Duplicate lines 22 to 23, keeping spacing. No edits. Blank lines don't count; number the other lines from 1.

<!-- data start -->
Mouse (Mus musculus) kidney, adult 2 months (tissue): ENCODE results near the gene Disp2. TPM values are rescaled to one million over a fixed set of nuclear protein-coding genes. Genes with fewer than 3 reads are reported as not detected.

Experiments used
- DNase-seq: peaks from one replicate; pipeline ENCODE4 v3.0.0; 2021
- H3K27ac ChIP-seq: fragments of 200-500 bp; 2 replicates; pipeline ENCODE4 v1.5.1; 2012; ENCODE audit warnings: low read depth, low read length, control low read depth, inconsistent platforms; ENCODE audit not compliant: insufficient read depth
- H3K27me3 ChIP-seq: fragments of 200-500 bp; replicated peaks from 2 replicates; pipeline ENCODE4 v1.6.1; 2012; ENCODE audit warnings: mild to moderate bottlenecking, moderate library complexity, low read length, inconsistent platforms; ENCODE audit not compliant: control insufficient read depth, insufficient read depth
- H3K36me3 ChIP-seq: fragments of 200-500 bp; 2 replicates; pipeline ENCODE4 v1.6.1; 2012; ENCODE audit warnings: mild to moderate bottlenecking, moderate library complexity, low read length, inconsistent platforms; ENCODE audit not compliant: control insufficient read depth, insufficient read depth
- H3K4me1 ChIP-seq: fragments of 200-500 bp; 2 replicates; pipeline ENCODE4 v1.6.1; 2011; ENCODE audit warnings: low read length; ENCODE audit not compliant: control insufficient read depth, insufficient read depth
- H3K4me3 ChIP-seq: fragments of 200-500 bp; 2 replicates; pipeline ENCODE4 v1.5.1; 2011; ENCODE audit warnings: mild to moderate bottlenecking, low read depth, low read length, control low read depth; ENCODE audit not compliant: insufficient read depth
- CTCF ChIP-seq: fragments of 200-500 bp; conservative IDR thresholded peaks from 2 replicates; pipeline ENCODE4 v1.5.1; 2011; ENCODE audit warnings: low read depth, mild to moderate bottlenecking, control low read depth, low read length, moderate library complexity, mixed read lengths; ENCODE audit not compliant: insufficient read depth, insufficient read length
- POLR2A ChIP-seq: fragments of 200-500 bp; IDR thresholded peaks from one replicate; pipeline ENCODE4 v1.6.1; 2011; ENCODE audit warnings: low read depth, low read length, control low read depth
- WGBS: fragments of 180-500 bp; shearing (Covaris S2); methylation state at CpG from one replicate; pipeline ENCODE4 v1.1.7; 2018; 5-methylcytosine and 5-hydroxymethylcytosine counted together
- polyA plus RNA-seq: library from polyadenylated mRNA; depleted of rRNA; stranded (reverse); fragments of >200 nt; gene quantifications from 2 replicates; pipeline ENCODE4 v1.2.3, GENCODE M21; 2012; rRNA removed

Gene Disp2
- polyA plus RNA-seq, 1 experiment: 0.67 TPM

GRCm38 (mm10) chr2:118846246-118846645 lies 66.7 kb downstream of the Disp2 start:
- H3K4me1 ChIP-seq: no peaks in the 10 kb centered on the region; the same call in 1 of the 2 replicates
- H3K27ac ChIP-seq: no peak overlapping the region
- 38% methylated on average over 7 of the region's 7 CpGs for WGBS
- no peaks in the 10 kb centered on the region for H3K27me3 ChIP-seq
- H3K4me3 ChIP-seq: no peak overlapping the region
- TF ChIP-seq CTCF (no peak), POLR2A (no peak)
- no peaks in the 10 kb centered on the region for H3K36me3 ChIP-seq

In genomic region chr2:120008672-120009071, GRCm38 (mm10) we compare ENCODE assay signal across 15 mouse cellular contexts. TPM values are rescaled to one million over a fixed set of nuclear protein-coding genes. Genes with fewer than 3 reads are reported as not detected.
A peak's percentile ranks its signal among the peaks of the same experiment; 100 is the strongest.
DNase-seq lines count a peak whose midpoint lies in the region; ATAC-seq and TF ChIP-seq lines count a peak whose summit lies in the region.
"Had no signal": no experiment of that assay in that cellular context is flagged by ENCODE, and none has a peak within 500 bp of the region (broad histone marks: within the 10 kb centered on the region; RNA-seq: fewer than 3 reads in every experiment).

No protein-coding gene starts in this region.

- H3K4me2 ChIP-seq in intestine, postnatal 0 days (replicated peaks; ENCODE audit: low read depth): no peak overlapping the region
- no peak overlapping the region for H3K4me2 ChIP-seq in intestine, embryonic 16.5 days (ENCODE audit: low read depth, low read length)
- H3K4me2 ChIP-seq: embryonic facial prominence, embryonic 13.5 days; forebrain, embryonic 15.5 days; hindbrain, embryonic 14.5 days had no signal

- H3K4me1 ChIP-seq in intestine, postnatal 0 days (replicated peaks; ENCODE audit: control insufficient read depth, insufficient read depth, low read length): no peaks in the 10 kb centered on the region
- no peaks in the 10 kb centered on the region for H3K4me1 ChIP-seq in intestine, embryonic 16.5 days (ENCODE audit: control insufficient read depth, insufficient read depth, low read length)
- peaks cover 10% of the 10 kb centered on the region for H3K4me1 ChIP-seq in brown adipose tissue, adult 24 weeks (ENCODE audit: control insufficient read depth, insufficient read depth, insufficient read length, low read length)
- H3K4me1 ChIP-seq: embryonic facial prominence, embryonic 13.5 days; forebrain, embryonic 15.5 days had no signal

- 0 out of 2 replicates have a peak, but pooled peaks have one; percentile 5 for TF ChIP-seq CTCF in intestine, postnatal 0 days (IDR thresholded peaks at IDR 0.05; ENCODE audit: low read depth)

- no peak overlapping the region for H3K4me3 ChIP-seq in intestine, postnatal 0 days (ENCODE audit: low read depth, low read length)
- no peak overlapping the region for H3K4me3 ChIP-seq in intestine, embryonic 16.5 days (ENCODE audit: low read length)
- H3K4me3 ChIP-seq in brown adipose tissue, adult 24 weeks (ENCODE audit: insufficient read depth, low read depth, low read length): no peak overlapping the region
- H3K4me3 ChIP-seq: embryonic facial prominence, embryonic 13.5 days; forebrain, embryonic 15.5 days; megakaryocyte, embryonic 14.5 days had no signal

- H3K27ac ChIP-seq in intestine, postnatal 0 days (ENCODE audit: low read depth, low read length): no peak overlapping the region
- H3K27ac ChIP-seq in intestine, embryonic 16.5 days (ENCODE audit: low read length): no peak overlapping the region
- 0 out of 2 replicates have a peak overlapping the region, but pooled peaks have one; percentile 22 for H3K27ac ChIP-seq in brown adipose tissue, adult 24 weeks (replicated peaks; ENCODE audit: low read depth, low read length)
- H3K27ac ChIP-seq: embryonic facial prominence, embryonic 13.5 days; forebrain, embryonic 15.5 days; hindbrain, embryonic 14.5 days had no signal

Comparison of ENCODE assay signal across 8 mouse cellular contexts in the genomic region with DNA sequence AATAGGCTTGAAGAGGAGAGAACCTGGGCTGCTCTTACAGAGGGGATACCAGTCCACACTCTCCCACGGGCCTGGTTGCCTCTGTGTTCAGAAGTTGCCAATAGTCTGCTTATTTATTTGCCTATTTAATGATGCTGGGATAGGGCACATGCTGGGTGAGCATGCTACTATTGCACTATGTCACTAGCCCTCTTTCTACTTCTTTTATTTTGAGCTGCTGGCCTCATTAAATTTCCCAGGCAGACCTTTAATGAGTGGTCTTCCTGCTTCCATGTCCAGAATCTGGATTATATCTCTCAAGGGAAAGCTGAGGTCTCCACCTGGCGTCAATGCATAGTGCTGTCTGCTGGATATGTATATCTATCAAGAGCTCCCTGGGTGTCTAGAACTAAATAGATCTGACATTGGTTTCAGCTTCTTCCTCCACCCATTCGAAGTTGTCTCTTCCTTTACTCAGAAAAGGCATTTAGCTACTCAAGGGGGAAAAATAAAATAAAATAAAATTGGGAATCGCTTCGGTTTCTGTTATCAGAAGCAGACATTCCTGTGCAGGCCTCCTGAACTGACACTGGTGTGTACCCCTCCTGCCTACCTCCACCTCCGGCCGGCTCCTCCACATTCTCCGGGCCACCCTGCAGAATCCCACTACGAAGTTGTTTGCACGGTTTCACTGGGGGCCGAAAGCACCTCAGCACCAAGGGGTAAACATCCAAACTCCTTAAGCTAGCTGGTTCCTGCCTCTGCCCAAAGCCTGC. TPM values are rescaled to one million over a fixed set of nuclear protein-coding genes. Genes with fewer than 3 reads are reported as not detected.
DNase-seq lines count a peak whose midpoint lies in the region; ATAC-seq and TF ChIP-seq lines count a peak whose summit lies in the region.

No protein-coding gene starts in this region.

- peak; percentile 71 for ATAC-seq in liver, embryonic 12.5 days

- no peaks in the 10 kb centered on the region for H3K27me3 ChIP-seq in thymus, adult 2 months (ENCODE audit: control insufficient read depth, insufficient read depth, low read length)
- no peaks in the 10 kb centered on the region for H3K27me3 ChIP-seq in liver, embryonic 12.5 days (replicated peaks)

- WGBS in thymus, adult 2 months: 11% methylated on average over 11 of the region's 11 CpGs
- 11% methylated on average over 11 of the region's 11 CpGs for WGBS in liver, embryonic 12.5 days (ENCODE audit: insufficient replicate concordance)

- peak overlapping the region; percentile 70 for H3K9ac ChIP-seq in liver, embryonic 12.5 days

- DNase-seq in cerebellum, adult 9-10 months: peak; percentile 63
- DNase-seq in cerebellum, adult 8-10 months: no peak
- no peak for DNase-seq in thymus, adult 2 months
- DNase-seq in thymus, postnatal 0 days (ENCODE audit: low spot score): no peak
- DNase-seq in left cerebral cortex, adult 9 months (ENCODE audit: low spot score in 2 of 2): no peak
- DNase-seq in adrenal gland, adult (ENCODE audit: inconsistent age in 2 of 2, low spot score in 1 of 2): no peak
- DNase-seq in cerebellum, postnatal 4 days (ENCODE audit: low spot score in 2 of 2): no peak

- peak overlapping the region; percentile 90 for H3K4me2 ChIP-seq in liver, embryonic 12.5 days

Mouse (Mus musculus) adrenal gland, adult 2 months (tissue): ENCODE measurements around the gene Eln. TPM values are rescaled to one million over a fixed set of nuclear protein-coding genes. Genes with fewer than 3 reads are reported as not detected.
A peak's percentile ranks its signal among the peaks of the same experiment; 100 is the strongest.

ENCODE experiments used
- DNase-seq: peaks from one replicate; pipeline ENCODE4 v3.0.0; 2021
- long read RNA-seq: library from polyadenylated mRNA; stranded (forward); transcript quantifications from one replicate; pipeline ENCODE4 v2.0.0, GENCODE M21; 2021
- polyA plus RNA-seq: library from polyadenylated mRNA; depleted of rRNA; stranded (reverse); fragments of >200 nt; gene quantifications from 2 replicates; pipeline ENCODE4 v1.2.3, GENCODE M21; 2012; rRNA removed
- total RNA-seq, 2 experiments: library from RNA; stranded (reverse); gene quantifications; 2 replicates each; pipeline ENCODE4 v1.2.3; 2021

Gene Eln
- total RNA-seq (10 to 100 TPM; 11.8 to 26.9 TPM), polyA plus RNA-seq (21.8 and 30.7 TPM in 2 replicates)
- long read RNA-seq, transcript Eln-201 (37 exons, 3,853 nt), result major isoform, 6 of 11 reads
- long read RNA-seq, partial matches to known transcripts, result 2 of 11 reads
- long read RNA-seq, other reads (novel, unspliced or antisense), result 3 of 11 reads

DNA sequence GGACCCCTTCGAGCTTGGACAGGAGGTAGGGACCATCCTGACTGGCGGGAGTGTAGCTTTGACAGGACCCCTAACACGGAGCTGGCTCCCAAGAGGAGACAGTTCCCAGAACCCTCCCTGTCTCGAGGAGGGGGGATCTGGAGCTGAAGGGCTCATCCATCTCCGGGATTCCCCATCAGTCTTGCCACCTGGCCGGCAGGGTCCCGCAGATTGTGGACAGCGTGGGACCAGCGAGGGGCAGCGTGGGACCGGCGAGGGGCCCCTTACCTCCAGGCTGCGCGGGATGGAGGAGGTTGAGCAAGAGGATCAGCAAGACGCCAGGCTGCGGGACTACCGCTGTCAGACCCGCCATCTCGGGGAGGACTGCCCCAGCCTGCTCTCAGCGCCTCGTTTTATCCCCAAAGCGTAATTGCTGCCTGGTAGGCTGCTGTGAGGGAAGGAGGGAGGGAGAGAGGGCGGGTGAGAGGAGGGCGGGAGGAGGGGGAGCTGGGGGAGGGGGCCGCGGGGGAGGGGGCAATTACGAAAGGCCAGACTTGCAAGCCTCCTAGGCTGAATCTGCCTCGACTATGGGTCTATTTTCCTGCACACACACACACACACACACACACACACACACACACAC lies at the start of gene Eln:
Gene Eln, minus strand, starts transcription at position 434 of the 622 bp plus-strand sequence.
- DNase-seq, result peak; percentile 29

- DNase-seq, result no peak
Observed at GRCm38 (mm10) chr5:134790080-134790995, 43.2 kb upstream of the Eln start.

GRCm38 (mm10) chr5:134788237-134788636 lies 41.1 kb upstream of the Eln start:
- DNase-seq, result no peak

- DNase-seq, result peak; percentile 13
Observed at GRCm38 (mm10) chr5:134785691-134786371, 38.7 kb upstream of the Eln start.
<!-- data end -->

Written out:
- no peaks in the 10 kb centered on the region for H3K36me3 ChIP-seq

In genomic region chr2:120008672-120009071, GRCm38 (mm10) we compare ENCODE assay signal across 15 mouse cellular contexts. TPM values are rescaled to one million over a fixed set of nuclear protein-coding genes. Genes with fewer than 3 reads are reported as not detected.